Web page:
The 20 Worst Movies of 2015
2015 was a great year for film. From intense dramas like Carol, hilarious comedies like Spy, to jaw-dropping action flicks like Mad Max: Fury Road, the year delivered some great moments. However, for every great film we saw, there would be a clunker on the next screen over. These films are just some of the films where we wish we got our money back, or at least our time.
The films listed below belong in the bottom for a multitude of reasons, but this is not a ranking, they all sucked. Also note: This is the opinion of not only myself, but critics, and for some of the films listed, audiences as well.
1. The Ridiculous 6
From the man who hasn’t made a decent film in over a decade and could have been put on this list multiple times, Adam Sandler, comes this mess of a parody. This supposedly has been watched more in its first 30 days on the service than any other film during its 30 days.
Co-written and starring Sandler, among other Sandler movie titans like Rob Schneider, Nick Swardson, and David Spade, and about an army of other comedy people, The Ridiculous 6 has been universally panned by critics receiving an abysmal, and rare, 0% rating on Rotten Tomatoes based on 28 reviews, with an average rating of 2.3/10.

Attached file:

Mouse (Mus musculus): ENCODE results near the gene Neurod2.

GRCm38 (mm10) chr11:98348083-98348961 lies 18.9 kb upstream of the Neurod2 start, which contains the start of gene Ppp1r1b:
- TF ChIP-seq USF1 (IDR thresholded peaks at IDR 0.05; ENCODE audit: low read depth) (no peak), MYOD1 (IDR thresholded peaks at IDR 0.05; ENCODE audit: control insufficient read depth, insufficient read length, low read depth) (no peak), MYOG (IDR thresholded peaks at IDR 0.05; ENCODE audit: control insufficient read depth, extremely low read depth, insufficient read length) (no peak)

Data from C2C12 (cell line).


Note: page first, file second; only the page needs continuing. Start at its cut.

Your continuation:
The Ridiculous 6 stars Sandler as an orphan raised by Native Americans who sets out on a quest to save his father with his five half-brothers. The film is lazy and offensive. You could throw misogynistic in there too, but that sounds like most of his filmography. There was controversy about the treatment of Native Americans and how they were being portrayed, but much of that was exaggerated.
Controversy aside, many eager streamers were very disappointed with the film, many citing they couldn’t make through halfway or even to the 10 minute mark. I wonder if those “views” counted into Netflix’s statistics? Unless you are a die hard Sandler fan, then I would avoid this like the plague.
Johnny Depp redeemed himself later in the year for his sparkling performance in the Whitey Bulger biopic Black Mass, but he started 2015 with this clunker.
Playing the art-dealer antihero of Kyril Bonfiglioli comic novels, Depp was going for the British version of Inspector Clouseau, but instead delivered an over the top, cringe worthy performance that is among, if not the worst of his career. He is not the only one at fault here, the rest of cast including Ewan McGregor, Gwyneth Paltrow, and Paul Bettany all hammed it up for this one. The performances were all over the top and yet phoned in at the same time, something I cannot explain.